Amidst all the beauty of these landscapes, also lies Kheerganga, a moderate 3 hour trek that will take you through gorgeous meadows and streams leaving you breathless. It is believed that Lord Shiva meditated here for 3000 years.
Next morning, I along with two new friends I made the previous night at my guest house, started off for one of the finest treks in Himachal. We began from Barsheni and hiked up, making pit stops along the way. About nine kilometres long, the trail takes you through the mesmerizing hills of the valley until you reach an absolutely delighting land surrounded by snow-clad peaks and hot water springs where you can relax and rejuvenate. This path offers exquisite vistas of the picturesque mountains, valleys and landscapes filled with snow. With every step you take, there will be an upsurge in love for this place. On reaching the top one surely gets lost in the dreamy ambience and splendid views.
Cosy tents, great music, amazing weather and two friends to chatter away – what better way to spend the night in the valley, with views that will stay with me forever.
The best thing about embarking on a solo trip is that you’re free to do what you want, when you want and where you want – whether it be hiking, walking aimlessly in a city or simply sipping coffee while you enjoy reading a book. You’re free to be wild, eat what you like, sleep when you feel like, meet strangers and have adventures along the way. You find yourself approaching other travellers, opening to locals and appreciating the people you meet along the way. A few days into your trip it is likely that you will begin to feel more comfortable being on your own. You begin to realise just how friendly other travellers are and how easy it is to join a new group of people and appreciate the solo moments.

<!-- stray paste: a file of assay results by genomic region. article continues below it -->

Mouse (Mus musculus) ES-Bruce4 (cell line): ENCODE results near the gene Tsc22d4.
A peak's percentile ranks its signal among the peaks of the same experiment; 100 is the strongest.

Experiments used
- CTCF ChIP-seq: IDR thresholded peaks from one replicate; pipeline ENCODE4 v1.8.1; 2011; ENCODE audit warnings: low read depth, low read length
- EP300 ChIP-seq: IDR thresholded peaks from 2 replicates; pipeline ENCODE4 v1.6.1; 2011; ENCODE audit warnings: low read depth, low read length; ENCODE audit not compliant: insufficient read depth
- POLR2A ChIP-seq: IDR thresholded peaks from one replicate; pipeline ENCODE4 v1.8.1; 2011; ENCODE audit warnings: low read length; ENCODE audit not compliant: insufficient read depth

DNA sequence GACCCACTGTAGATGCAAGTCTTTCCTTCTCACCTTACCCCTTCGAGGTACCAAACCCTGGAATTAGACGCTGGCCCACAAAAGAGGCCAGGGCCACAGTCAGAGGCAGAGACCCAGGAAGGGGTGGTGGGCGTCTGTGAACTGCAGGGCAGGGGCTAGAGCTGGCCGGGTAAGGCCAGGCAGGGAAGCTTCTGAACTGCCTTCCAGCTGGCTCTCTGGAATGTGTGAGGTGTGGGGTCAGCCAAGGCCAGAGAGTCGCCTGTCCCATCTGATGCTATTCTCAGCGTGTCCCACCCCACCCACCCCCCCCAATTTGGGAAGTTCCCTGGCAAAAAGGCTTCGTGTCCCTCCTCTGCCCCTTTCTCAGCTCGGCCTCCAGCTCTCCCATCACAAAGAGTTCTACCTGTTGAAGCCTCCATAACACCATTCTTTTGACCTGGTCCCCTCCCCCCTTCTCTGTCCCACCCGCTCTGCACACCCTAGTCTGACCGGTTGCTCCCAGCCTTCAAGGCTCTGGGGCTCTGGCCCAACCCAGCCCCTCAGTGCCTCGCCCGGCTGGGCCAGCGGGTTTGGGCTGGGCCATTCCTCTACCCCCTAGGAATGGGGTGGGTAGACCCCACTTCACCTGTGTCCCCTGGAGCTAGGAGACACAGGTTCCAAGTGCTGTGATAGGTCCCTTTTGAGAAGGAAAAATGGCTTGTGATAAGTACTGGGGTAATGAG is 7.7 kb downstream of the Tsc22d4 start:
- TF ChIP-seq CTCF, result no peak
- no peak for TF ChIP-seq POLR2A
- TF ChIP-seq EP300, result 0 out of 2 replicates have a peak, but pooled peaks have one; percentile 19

The joy of life comes from our encounters with new experiences, and hence there is no greater joy than to have an endlessly changing horizon, for each day to have a new and different sun. If you want to get more out of life, you must lose your inclination for monotonous security and adopt a helter-skelter style of life that will at first appear to you to be crazy. But once you become accustomed to such a life, you will see its full meaning and its incredible beauty.
As your mind is introduced to new people, sights, smells and sounds – you develop the ability to look at your ‘real’ life at home objectively. You question what habits, goals and lifestyle choices you once thought were important really matter to you. You are likely to be overwhelmed by a sheer sense of panic and the realisation that yes, you are completely and utterly alone in a whole new world! Hold on tight!
As they say “sometimes the hardest things in the life are the right things in life.”